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The Year of Taylor Swift

The Taylor Swift trajectory has unfurled with the cheery and ironclad inevitability of a Taylor Swift song. Like you or I, Taylor Swift was once 15, an age when (as documented in her song “Fifteen”), she was a lanky outsider “laughing at the other girls who think they’re so cool” promising “we’ll be outta here as soon as we can.”

And how.

Swift, whose public persona has veered from gawky to lovelorn, is now, at 25, the cool girl (albeit one very willing to poke fun at her own dance moves). Her rise has been steady over the course of a decade, but in 2014, she has soared to new heights.

She deaccessioned her twang, slipped the bonds of country music and traded her Nashville home (where America’s songbird sometimes received visitors in a human-sized birdcage, a décor touch ripe for analysis) for a loft in Tribeca in New York. She released a best-selling album, took on Spotify, performed at the Victoria’s Secret show and turned a tabloid reputation for man-trap desperation on its head, emerging as a single-and-loving-it cheerleader for girl power.

The young woman who wrote, not long ago, about idling unappreciated on the sidelines, passed over by the would-be boyfriend in favor of the proverbial cheerleader, has become both the most popular girl around, with a clique of BFFs – including Karlie Kloss, Lena Dunham and Lorde – in her corner.

“That’s sort of how women live now,” Leive said. “Everyone’s getting married later, but they don’t necessarily live close to their family. Your girl-pack, your posse, is much more important than it might have been five or 10 years ago. I think she’s tapped into that in a really powerful way.”

Swift was by no means unfamous or unloved before – winning armfuls of Grammys and Country Music Association awards and topping charts – but the world is crowding to her party now. Rolling Stone touted “The Reinvention of Taylor Swift.” Time magazine paid tribute to “The Power of Taylor Swift.” For BloombergBusinessweek, she is nothing less than the music industry itself.

Fashion, despite its habitual readiness to rally around a pop star, may be the one latecomer to Swift’s party. Beyoncé, Rihanna, Katy Perry and Lady Gaga have all been courted by megabrands, seated front row and dressed in custom creations on tour. The Council of Fashion Designers of America crowned Rihanna and Lady Gaga fashion icons; Puma announced Tuesday that Rihanna would also be its women’s creative director.

By contrast, Swift has generally kept her own counsel (and that of her longtime stylist, Joseph Cassell).

Her patronage has been a boon for smaller labels.

“She’s appealing to a broader range of people now,” said Jordana Warmflash, the designer of Novis, an upstart New York label, whose block-plaid Kandinsky coat immediately began generating press and selling on her website when Swift wore it. “I don’t think that the teen population is really buying $2,000 coats.”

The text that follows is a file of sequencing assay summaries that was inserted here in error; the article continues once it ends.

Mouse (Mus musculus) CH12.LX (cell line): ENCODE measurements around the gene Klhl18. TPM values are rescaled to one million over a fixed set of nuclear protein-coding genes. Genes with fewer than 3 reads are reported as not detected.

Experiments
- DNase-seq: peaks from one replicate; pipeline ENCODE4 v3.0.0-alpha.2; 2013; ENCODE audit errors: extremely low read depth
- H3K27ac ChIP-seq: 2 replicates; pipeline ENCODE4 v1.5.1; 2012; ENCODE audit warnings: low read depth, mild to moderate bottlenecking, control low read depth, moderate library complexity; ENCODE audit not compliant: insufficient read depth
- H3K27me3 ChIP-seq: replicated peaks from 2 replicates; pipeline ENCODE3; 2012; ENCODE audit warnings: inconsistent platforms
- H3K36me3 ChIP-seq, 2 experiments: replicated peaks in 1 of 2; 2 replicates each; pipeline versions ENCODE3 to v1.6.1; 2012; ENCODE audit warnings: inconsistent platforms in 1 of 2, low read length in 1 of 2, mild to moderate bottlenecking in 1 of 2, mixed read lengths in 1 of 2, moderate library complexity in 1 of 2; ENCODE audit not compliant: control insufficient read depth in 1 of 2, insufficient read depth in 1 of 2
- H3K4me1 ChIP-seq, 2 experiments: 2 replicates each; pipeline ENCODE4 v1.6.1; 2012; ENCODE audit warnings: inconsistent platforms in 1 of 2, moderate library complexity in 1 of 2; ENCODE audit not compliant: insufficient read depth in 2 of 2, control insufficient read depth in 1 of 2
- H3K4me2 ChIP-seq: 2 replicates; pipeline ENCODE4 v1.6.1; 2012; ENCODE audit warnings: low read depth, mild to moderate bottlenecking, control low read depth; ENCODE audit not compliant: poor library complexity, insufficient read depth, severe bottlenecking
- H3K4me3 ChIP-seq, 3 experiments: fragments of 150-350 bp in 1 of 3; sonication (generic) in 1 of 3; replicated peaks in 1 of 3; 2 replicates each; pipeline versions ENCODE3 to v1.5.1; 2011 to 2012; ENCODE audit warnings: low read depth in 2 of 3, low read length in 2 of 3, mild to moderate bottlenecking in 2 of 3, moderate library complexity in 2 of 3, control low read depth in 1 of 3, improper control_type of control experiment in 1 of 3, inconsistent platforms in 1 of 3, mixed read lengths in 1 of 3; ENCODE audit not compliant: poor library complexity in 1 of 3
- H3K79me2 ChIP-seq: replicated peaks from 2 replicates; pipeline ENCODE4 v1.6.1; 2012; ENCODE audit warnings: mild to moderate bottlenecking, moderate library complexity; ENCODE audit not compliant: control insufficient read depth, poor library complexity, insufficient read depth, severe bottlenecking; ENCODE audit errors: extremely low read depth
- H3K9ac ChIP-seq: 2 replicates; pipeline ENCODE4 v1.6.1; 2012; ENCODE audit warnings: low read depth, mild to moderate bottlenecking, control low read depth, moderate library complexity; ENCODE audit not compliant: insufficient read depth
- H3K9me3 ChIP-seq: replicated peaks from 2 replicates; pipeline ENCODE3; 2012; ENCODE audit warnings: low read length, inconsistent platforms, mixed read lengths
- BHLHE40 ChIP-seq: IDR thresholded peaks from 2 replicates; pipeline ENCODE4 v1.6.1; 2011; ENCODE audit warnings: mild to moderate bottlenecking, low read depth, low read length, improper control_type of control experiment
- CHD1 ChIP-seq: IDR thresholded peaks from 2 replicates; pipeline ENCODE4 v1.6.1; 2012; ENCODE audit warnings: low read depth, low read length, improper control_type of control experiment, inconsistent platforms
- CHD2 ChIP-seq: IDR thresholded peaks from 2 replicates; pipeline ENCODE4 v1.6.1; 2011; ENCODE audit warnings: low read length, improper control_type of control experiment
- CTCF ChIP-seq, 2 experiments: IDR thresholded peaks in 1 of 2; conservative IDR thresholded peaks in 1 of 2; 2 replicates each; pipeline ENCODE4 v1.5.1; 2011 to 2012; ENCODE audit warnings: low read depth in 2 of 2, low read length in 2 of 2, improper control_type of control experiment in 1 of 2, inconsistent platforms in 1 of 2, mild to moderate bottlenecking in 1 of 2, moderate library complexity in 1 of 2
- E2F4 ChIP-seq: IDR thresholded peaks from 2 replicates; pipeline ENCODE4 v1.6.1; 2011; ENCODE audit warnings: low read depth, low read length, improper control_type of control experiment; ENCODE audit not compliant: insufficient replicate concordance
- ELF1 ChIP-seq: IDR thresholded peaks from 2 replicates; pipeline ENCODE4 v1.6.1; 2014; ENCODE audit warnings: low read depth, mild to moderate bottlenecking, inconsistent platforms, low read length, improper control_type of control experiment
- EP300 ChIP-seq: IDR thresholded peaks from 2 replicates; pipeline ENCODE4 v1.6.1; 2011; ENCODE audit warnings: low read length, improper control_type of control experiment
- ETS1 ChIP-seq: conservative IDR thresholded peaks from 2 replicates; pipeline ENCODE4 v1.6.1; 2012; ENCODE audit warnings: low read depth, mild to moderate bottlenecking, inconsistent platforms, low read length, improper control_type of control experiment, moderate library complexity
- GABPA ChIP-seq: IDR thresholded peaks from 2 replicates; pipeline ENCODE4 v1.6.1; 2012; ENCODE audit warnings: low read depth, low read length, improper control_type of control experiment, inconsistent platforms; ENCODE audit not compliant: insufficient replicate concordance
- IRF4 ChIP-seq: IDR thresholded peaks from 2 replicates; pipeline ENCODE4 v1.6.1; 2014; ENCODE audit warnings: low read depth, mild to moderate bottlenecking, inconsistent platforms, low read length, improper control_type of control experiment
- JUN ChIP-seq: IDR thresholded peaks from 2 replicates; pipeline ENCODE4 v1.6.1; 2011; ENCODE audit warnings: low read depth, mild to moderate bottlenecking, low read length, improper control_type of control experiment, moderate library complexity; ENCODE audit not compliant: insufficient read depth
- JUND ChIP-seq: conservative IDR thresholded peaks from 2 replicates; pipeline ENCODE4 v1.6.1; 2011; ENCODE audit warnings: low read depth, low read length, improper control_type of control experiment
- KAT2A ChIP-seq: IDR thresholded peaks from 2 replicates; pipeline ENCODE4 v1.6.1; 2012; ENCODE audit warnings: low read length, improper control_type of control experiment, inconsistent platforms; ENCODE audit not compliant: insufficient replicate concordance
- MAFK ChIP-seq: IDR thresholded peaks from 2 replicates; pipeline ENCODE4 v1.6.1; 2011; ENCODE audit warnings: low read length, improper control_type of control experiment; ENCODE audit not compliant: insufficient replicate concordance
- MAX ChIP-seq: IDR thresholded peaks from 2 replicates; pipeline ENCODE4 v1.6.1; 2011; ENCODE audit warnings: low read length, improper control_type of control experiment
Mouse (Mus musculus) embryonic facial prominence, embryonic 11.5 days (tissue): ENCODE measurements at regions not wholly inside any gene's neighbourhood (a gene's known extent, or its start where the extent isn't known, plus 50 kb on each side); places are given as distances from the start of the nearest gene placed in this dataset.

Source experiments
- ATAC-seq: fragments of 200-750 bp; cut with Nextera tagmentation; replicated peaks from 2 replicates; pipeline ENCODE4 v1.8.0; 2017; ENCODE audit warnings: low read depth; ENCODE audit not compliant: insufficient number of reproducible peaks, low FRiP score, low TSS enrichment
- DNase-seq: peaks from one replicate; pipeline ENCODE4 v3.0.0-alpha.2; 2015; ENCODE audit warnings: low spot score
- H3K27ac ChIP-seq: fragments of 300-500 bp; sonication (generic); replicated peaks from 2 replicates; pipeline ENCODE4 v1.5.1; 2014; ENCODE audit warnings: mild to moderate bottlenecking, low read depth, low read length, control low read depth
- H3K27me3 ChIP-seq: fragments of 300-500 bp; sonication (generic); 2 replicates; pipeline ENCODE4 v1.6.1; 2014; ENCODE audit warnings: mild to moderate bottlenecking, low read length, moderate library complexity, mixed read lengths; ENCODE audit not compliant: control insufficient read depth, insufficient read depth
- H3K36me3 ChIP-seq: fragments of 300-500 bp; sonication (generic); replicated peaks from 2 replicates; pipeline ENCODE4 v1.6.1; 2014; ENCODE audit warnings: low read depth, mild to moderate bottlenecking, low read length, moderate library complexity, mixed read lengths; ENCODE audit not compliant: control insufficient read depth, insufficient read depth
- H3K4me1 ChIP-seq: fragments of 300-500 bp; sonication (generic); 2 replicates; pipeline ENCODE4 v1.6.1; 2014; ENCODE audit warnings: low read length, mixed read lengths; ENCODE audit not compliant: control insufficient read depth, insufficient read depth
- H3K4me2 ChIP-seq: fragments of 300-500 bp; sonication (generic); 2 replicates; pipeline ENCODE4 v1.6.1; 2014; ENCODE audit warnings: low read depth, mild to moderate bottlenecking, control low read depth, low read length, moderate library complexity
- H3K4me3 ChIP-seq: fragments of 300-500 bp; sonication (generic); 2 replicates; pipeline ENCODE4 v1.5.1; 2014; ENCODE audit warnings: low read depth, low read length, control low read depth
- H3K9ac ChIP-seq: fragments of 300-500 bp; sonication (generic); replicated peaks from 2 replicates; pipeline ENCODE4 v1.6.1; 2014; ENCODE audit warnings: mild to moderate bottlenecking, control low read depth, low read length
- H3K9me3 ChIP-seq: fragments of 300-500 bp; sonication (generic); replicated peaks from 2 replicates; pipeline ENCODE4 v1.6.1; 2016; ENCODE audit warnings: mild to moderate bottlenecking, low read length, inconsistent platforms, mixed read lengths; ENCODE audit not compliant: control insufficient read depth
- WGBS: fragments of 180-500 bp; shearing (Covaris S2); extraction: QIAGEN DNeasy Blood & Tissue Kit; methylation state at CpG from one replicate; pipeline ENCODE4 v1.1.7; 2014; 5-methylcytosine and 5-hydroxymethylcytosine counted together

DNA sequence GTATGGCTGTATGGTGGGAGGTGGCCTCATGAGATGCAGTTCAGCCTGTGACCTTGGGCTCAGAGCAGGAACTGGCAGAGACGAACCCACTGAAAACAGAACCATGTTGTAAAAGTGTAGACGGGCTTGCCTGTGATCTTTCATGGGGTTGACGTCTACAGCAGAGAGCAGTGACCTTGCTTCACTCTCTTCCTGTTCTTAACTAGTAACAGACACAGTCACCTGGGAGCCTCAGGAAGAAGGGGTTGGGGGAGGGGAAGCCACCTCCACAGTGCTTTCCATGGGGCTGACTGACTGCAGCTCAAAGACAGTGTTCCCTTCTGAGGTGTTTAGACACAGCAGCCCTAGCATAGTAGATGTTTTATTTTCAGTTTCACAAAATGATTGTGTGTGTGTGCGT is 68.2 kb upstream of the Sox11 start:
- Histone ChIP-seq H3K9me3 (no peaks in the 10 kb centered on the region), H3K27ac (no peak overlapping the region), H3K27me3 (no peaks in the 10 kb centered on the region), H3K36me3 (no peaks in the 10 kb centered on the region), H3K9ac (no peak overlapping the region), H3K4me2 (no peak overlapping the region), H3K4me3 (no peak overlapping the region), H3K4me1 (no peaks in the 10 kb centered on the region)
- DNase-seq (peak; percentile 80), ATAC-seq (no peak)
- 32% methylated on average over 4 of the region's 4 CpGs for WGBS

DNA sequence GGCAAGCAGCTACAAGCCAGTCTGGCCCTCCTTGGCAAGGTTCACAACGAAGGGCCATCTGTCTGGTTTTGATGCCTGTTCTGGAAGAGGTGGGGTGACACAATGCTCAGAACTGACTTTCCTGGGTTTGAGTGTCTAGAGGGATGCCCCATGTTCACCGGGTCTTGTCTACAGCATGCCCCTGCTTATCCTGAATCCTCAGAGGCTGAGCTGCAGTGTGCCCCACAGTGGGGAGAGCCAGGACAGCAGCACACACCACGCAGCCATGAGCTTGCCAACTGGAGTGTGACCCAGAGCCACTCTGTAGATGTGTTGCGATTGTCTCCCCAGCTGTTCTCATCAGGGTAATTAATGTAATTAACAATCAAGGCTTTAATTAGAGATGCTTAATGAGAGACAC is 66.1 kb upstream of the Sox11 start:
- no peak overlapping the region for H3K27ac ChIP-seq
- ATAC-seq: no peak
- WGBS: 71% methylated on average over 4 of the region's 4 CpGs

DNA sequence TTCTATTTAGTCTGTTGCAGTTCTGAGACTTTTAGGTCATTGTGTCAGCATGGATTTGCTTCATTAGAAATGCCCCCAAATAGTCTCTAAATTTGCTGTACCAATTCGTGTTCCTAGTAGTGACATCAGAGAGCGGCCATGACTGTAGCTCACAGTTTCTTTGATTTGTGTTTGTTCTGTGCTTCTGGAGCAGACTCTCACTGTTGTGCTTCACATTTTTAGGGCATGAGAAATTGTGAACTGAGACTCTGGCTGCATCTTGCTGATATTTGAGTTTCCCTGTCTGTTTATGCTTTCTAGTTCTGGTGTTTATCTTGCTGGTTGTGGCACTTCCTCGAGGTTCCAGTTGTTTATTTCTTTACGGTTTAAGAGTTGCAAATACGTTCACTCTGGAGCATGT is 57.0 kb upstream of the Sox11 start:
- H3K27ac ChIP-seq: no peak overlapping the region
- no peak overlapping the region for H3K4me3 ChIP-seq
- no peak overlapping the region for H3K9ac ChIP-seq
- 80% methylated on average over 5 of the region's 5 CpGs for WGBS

For the red carpet, Swift has returned time and again to J. Mendel, whose luxurious image is somewhat at odds with her former country image. Gilles Mendel, its creative director, dressed Swift and took her as his date to the Met Gala in 2011 and 2013. (At this year’s Gala, Swift attended with Oscar de la Renta, who custom-made a gown for her.)

Both Warmflash and Mendel said that her style has evolved in recent years. Swift and Cassell have endeavored to make it “a little bit more fashion-forward than it had been before,” Warmflash said. (“I’m not sure if I’m supposed to say this,” Warmflash added, “but I didn’t really realize how big of a deal she was.”)

“Her direction has been very, very inspiring in many ways,” Mendel said last week, at a presentation of his prefall collection, where the model in the accompanying photos bore a more-than-passing resemblance to Swift. “Even though we live in a different world and people from the outside say ‘Taylor Swift?’”

Would the rest of the fashion world soon be playing catch-up? “Absolutely,” Mendel said.

In December, at the Billboard Women in Music Awards luncheon, where she was celebrated as the magazine’s Woman of the Year, a Vogue reporter was seen trailing Swift, in apparent preparation for a profile. (When Swift made her only appearance on Vogue’s cover in 2012, the magazine promised “A Cool New Look,” suggesting a bit of necessary style rehab.)

And Michael Kors, who dressed Swift for the American Music Awards in November in a gown that honored her signature style predilection – to bare her midriff but not her navel – recently cited her as one of the muses of his pre-fall collection. It included a very Swiftian polka-dot bikini, revealing that same tasteful slice of lower rib cage.

“I think that in general it’s probably a little bit harder for an American pop star who originally comes from country to get taken seriously in the fashion world,” Leive said. “But at this point, she’s got nothing left to prove.”